It points out that motorcyclist deaths have remained stable in major cities over the past decade, but increased in regional and remote Australia by up to almost 50% in recent years.
The report suggests “safety improvements on popular motorcycle routes” potentially funded by a levy on compulsory third-party injury insurance for riders as well as speed limits aligned with “road attributes”.
Poor-quality regional roads
Since regional roads are in such a poor state, that means speed limits would come down if Austroads had its way. (Austroads is the prime research authority advising Australian and New Zealand governments and transport authorities.)
The Austroads’ report suggests speeds be set to “minimise the effect of a crash given the current road infrastructure”.
It notes that the ability of riders to survive a crash “decreases rapidly” above 30km/h and says speed limits should be set “within these tolerance limits”.
The report points out that speeds limits in Sweden and the Netherlands are based on “harm minimisation principles in contrast to those set in Australia”.
This has been a hobby horse of Victorian Assistant Police Commissioner Doug Fryer for several years as this 2017 video shows.
Rider numbers increase
The report does acknowledge that the increase in regional motorcyclist fatalities is largely due to the increase in the riding popularity.
Rider registrations are up 5% a year while estimated kilometres travelled is up 4% a year.
It also notes that motorcyclist fatality rates per registered vehicle and per kilometre travelled actually decreased by 0.9% from 2008-10 to 2016.
However, the report points out a shift from urban deaths to regional deaths over the same period:
Regional motorcycle fatalities increased 15.4% and remote deaths were up a whopping 49.3%;
59% of motorcyclist fatalities occurred in regional and remote Australia during the four-year period 2012-2015, an increase of 53% over the previous four years;
Most regional motorcycle crashes were riders running off the road and hitting a tree, barrier, sign or other roadside hazard;
The typical motorcycle fatality or hospitalisation in regional and remote areas is a male motorcyclist who is riding recreationally during daylight hours on the weekend and is involved in a single-vehicle crash; and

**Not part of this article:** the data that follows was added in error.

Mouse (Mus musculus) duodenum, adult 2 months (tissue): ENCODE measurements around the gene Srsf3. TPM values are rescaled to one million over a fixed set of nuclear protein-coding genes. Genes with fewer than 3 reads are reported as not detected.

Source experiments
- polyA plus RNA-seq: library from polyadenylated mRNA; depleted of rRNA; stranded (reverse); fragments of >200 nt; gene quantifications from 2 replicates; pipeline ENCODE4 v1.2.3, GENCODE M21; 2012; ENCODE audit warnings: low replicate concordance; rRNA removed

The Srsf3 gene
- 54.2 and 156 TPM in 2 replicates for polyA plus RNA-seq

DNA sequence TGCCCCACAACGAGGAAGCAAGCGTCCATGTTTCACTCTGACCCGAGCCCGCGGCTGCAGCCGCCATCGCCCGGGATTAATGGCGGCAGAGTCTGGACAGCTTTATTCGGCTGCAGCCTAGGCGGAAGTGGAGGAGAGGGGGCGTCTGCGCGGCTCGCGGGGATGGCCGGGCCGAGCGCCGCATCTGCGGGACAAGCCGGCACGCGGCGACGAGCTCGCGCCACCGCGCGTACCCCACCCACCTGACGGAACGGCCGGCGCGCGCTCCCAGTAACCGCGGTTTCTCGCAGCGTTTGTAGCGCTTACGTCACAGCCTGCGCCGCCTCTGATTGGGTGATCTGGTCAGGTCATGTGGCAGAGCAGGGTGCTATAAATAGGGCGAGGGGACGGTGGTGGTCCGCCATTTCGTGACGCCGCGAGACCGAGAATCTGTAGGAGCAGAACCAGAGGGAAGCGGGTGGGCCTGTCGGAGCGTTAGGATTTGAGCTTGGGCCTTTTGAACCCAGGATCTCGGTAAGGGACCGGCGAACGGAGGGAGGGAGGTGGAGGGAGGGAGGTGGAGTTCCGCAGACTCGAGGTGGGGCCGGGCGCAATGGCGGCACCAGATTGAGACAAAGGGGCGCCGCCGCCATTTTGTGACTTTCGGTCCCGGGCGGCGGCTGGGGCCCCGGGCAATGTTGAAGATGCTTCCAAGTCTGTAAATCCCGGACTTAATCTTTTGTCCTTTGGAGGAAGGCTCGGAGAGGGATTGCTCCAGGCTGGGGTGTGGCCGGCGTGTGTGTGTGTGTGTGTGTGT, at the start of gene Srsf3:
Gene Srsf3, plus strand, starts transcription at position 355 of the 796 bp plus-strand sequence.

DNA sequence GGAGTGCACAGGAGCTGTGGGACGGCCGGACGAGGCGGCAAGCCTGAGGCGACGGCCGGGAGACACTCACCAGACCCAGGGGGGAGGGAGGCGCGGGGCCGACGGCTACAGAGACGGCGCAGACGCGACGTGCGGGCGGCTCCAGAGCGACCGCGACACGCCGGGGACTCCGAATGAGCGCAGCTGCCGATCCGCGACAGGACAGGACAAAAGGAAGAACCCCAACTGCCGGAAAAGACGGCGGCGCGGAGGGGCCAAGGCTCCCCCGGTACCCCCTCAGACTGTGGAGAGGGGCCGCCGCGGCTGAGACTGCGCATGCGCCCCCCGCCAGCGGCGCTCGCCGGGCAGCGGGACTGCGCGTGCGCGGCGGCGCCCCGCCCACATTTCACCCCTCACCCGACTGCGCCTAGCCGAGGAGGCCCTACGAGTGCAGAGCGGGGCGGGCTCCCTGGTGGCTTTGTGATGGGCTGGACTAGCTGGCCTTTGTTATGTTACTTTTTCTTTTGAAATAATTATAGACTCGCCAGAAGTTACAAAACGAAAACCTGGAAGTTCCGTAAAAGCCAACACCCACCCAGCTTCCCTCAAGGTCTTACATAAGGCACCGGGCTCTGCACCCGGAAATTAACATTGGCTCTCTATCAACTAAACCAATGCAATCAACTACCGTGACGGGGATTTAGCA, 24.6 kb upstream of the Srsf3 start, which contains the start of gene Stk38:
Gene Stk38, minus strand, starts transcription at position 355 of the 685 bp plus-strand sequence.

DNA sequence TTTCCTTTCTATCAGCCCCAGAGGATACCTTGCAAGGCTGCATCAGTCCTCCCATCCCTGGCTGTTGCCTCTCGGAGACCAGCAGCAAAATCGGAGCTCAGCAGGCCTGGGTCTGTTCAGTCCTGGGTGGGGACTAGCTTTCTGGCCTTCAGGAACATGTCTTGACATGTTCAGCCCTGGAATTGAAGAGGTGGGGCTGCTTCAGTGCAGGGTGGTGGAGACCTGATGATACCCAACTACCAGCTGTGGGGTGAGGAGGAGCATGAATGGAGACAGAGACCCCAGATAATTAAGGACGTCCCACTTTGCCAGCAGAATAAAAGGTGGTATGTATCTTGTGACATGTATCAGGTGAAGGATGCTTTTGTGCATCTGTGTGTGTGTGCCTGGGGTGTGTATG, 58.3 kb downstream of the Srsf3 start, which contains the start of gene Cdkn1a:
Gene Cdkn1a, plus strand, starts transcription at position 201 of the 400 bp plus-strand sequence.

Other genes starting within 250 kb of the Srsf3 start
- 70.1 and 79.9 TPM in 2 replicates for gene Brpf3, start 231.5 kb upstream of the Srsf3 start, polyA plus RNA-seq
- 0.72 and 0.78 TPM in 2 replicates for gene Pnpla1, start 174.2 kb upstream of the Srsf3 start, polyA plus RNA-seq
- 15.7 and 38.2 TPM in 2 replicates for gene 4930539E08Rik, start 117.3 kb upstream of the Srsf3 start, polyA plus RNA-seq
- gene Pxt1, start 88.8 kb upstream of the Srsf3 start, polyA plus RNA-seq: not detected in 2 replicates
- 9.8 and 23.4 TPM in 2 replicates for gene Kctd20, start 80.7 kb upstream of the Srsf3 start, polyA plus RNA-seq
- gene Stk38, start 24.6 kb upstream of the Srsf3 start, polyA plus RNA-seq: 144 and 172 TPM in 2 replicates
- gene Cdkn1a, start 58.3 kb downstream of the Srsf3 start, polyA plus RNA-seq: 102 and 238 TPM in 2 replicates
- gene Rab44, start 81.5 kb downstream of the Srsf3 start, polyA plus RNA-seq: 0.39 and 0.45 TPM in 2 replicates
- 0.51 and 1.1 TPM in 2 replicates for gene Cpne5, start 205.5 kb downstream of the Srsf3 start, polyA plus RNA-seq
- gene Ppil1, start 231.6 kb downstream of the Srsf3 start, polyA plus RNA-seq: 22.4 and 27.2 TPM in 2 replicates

Motorcycles are over-represented in crashes with animals with more than 80% involving kangaroos, but it also noted an underreporting of animal-related crashes.
The report admits a lack of data on motorcycle crashes.
Yet it says speed limits in regional and remote areas are “high and do not necessarily reflect the risks of travelling on a given road (eg unsealed surface), or the existing infrastructure (eg unprotected trees close to the road)”.
“Speed management is necessary in the absence of adequate infrastructure,” it says.
Apart from a reduction in regional speed limits, the report calls for a number of other moves, particularly targeting riders:
National mass media campaigns targeting motorcyclists;
riders encouraged to ride bikes with ABS and emerging autonomous emergency braking (AEB) technology that detects imminent forward collisions and reacts by automatically applying the brakes without rider intervention;
motorcycle blackspot/black programs for regional areas;
examine more graduated restrictions for novice riders including a minimum period with a car licence before motorcycle licensing as in Queensland and “licensing options” for returning riders.
The report states that AEB technology reduces low-speed rear-end crashes for passenger vehicles, but notes that it is not yet available for motorcycles.
“Once AEB technology has been improved and is readily available in Australia, its benefits should be promoted to motorcyclists in regional and remote areas who are looking to purchase a new motorcycle,” it states.